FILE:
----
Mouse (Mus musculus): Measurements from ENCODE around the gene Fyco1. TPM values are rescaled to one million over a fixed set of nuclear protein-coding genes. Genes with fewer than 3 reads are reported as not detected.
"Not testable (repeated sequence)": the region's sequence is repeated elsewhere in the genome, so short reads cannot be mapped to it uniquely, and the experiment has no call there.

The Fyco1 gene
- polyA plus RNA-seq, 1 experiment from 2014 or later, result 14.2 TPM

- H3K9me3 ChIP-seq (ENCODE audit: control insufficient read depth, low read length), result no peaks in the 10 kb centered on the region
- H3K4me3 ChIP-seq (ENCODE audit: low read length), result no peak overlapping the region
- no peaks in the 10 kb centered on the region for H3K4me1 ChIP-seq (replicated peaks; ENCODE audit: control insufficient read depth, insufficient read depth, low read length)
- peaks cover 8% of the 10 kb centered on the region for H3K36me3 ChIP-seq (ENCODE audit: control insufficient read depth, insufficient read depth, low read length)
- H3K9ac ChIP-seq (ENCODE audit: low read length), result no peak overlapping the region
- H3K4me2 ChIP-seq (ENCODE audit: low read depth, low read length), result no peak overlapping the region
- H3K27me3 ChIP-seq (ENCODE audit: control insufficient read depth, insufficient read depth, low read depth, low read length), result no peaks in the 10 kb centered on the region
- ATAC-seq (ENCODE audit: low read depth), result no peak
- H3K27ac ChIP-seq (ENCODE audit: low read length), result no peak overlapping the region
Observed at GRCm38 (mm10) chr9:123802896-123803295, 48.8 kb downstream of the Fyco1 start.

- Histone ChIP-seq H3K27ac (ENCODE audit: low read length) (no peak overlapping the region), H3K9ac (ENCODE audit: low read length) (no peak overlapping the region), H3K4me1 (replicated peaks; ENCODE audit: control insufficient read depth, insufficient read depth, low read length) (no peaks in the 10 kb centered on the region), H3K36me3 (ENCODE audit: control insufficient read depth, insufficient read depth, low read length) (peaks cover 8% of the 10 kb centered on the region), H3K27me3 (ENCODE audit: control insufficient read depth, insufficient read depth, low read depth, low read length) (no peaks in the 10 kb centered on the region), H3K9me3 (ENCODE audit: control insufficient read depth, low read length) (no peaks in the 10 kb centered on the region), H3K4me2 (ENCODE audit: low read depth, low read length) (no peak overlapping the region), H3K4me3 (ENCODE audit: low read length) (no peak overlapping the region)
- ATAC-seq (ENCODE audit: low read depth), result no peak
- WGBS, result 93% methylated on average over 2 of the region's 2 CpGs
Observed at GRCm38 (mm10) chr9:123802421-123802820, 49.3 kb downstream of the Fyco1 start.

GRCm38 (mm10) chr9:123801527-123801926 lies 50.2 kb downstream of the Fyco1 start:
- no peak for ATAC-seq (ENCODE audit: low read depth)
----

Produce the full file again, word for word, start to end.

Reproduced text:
Mouse (Mus musculus): Measurements from ENCODE around the gene Fyco1. TPM values are rescaled to one million over a fixed set of nuclear protein-coding genes. Genes with fewer than 3 reads are reported as not detected.
"Not testable (repeated sequence)": the region's sequence is repeated elsewhere in the genome, so short reads cannot be mapped to it uniquely, and the experiment has no call there.

The Fyco1 gene
- polyA plus RNA-seq, 1 experiment from 2014 or later, result 14.2 TPM

- H3K9me3 ChIP-seq (ENCODE audit: control insufficient read depth, low read length), result no peaks in the 10 kb centered on the region
- H3K4me3 ChIP-seq (ENCODE audit: low read length), result no peak overlapping the region
- no peaks in the 10 kb centered on the region for H3K4me1 ChIP-seq (replicated peaks; ENCODE audit: control insufficient read depth, insufficient read depth, low read length)
- peaks cover 8% of the 10 kb centered on the region for H3K36me3 ChIP-seq (ENCODE audit: control insufficient read depth, insufficient read depth, low read length)
- H3K9ac ChIP-seq (ENCODE audit: low read length), result no peak overlapping the region
- H3K4me2 ChIP-seq (ENCODE audit: low read depth, low read length), result no peak overlapping the region
- H3K27me3 ChIP-seq (ENCODE audit: control insufficient read depth, insufficient read depth, low read depth, low read length), result no peaks in the 10 kb centered on the region
- ATAC-seq (ENCODE audit: low read depth), result no peak
- H3K27ac ChIP-seq (ENCODE audit: low read length), result no peak overlapping the region
Observed at GRCm38 (mm10) chr9:123802896-123803295, 48.8 kb downstream of the Fyco1 start.

- Histone ChIP-seq H3K27ac (ENCODE audit: low read length) (no peak overlapping the region), H3K9ac (ENCODE audit: low read length) (no peak overlapping the region), H3K4me1 (replicated peaks; ENCODE audit: control insufficient read depth, insufficient read depth, low read length) (no peaks in the 10 kb centered on the region), H3K36me3 (ENCODE audit: control insufficient read depth, insufficient read depth, low read length) (peaks cover 8% of the 10 kb centered on the region), H3K27me3 (ENCODE audit: control insufficient read depth, insufficient read depth, low read depth, low read length) (no peaks in the 10 kb centered on the region), H3K9me3 (ENCODE audit: control insufficient read depth, low read length) (no peaks in the 10 kb centered on the region), H3K4me2 (ENCODE audit: low read depth, low read length) (no peak overlapping the region), H3K4me3 (ENCODE audit: low read length) (no peak overlapping the region)
- ATAC-seq (ENCODE audit: low read depth), result no peak
- WGBS, result 93% methylated on average over 2 of the region's 2 CpGs
Observed at GRCm38 (mm10) chr9:123802421-123802820, 49.3 kb downstream of the Fyco1 start.

GRCm38 (mm10) chr9:123801527-123801926 lies 50.2 kb downstream of the Fyco1 start:
- no peak for ATAC-seq (ENCODE audit: low read depth)